Pink Floyd's first album in 20 years will be the rock legends' last and will end on a 'lyrical' note about the band's legacy, guitarist and singer David Gilmour said.
"It's a shame, but this is the end," Gilmour told the BBC in an interview released Thursday ahead of the eagerly awaited November 7 release of The Endless River.
The 68-year-old acknowledged that the band was getting older and had no more music ready to record. Keyboardist Richard Wright, who wrote much of the latest album, died in 2008.
"This is the last thing that will be out from us," Gilmour said, adding when pressed: "I'm pretty certain that there will not be any sort of follow-up to this."
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The band on Thursday released the album's last song, Louder Than Words, which -- true to the river imagery of the album -- features flowing guitars reminiscent of classic Pink Floyd.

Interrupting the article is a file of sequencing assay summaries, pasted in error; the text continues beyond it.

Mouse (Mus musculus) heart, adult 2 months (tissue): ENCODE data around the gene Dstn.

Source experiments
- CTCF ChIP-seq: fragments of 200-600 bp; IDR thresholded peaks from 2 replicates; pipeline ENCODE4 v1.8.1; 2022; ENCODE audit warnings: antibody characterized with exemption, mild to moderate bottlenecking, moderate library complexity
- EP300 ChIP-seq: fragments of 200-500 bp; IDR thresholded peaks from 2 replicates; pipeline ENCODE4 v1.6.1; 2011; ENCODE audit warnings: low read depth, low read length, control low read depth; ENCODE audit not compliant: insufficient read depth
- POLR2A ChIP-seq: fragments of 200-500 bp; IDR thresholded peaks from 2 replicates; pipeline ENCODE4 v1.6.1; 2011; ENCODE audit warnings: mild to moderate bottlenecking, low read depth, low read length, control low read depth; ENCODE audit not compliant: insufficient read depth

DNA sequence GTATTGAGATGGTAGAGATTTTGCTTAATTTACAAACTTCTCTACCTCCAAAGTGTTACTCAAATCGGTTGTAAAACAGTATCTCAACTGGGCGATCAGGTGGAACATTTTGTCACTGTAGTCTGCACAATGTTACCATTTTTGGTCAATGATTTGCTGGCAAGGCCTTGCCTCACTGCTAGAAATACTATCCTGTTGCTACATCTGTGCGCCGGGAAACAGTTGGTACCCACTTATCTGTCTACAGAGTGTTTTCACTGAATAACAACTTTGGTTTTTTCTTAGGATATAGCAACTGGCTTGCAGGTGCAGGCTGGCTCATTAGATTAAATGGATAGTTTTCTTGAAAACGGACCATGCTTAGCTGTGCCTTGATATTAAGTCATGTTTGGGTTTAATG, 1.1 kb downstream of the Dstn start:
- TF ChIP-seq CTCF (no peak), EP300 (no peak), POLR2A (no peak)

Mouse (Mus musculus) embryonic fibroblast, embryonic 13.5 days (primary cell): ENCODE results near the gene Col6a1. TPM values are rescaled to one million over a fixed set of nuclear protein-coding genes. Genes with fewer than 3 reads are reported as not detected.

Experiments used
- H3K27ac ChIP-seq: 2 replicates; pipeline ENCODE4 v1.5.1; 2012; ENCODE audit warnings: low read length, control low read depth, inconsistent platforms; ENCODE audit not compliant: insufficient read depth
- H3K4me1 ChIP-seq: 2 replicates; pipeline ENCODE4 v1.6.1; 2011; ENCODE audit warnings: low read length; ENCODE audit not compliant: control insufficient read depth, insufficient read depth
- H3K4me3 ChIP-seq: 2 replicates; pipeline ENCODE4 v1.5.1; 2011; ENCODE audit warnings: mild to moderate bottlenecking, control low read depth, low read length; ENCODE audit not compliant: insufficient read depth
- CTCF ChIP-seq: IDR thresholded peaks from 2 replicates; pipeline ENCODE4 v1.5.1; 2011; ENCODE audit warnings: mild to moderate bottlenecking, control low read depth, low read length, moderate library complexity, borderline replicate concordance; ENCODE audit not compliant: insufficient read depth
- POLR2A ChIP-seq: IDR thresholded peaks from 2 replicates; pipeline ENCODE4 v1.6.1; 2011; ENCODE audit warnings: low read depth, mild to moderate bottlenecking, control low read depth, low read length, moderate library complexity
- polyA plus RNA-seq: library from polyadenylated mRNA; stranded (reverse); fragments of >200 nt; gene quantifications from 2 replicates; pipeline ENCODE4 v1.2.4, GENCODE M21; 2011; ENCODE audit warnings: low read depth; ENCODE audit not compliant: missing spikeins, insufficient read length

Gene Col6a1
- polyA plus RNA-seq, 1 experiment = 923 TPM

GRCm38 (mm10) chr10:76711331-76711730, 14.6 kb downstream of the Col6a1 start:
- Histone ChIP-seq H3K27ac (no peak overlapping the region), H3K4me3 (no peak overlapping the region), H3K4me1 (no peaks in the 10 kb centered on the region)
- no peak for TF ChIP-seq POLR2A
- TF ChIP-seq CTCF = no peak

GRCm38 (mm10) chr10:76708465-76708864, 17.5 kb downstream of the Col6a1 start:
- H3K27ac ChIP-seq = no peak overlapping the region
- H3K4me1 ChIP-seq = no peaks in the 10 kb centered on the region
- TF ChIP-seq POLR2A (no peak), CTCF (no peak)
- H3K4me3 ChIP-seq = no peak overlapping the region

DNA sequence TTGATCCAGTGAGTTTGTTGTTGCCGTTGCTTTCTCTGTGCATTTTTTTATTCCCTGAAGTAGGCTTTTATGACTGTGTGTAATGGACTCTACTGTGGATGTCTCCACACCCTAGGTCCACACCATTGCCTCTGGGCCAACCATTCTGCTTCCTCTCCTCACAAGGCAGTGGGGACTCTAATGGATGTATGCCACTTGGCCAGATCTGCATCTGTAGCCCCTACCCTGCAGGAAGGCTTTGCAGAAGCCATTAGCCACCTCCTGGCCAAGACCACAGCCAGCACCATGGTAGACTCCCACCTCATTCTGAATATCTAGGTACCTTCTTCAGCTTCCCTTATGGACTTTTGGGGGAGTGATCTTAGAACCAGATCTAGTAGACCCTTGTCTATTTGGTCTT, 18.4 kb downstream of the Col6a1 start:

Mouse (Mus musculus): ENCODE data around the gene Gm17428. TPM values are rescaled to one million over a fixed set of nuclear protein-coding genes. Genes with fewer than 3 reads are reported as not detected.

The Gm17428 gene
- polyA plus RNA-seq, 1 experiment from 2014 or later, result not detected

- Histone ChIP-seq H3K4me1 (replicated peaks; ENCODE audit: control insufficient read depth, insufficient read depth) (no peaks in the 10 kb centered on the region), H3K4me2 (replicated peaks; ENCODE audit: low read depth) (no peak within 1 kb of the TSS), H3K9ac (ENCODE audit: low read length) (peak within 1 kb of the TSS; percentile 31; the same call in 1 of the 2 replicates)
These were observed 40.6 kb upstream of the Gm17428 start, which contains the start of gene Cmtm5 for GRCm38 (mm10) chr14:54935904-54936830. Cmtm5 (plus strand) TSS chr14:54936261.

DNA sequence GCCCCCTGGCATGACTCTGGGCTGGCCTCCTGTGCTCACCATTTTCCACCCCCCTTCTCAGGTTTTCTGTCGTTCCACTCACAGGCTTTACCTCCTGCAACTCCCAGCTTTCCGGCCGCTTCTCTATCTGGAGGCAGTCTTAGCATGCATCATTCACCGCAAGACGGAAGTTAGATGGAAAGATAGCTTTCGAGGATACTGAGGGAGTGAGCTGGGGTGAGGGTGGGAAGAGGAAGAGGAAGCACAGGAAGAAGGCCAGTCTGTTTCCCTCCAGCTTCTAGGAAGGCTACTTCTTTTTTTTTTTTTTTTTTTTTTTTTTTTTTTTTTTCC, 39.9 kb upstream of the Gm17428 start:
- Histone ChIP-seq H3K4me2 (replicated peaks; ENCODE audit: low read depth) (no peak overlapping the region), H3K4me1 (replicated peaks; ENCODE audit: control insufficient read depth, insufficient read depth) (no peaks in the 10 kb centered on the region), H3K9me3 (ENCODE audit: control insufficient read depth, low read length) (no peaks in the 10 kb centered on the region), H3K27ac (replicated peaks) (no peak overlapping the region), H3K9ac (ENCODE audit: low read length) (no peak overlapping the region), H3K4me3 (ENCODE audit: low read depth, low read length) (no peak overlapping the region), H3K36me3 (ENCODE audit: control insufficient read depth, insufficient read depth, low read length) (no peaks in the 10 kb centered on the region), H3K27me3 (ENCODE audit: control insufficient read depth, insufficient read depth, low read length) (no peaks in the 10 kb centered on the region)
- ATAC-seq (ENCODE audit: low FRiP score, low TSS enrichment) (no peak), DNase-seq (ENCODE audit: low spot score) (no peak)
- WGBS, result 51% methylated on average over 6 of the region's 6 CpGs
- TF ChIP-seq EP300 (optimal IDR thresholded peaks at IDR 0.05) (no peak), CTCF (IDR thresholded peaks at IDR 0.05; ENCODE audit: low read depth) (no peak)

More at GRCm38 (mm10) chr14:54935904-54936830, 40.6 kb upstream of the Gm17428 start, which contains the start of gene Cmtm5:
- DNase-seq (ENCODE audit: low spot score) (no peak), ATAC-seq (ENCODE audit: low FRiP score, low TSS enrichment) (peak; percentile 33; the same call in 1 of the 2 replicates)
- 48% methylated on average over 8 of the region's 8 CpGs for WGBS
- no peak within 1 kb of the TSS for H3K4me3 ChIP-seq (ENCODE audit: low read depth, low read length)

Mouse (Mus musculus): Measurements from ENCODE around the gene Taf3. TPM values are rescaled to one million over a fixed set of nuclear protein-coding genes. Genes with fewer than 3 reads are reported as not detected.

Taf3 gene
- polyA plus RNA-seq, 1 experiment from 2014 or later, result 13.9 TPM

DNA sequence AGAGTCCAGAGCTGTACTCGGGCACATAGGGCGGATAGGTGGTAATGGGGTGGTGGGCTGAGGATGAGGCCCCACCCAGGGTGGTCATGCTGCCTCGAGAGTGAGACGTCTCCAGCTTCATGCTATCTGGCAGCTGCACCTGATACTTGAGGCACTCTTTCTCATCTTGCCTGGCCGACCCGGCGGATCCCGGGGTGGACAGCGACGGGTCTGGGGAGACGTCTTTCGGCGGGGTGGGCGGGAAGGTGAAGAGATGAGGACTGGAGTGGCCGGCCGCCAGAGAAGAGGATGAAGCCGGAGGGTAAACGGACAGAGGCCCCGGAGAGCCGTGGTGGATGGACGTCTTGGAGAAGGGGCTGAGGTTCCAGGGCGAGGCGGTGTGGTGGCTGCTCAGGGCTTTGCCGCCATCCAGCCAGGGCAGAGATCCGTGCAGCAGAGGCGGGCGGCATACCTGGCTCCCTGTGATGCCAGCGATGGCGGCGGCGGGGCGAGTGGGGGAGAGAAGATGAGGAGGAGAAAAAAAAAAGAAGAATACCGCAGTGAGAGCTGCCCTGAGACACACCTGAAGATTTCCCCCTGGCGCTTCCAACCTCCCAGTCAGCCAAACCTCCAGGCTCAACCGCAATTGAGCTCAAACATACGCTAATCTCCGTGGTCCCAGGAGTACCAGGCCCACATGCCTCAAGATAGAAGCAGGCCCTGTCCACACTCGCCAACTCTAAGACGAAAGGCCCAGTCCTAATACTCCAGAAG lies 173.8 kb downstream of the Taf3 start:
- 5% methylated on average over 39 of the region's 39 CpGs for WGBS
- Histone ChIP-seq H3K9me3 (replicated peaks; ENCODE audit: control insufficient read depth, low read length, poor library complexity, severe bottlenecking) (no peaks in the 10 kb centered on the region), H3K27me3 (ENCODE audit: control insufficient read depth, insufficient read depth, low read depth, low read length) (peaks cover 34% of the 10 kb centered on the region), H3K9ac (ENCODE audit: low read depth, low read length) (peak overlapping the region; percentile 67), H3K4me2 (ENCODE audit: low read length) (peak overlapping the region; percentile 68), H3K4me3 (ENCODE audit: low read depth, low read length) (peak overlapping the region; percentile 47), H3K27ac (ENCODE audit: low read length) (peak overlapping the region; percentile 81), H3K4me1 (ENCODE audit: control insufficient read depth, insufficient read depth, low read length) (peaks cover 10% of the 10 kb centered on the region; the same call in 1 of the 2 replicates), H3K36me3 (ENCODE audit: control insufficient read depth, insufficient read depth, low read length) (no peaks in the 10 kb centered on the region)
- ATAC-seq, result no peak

"With world-weary grace / We've taken our places," Gilmour sings. "It's louder than words / This thing that we do."
The lyrics were written by Gilmour's wife, the novelist Polly Samson.
Gilmour told the BBC that Samson "thought that would be a very good lyrical idea to go out on" as a way of "describing the symbiosis that we have, or had."
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The song also references the band's fights. Roger Waters, the key force behind Pink Floyd's seminal album The Wall, left the band acrimoniously in 1985.
Gilmour said he was civil with Waters but that their personality clash was so severe that there was no question of recording again with him.
"However much I would like that, and there are moments when I think his great abilities combined with mine do work quite well... it just wouldn't work," he said.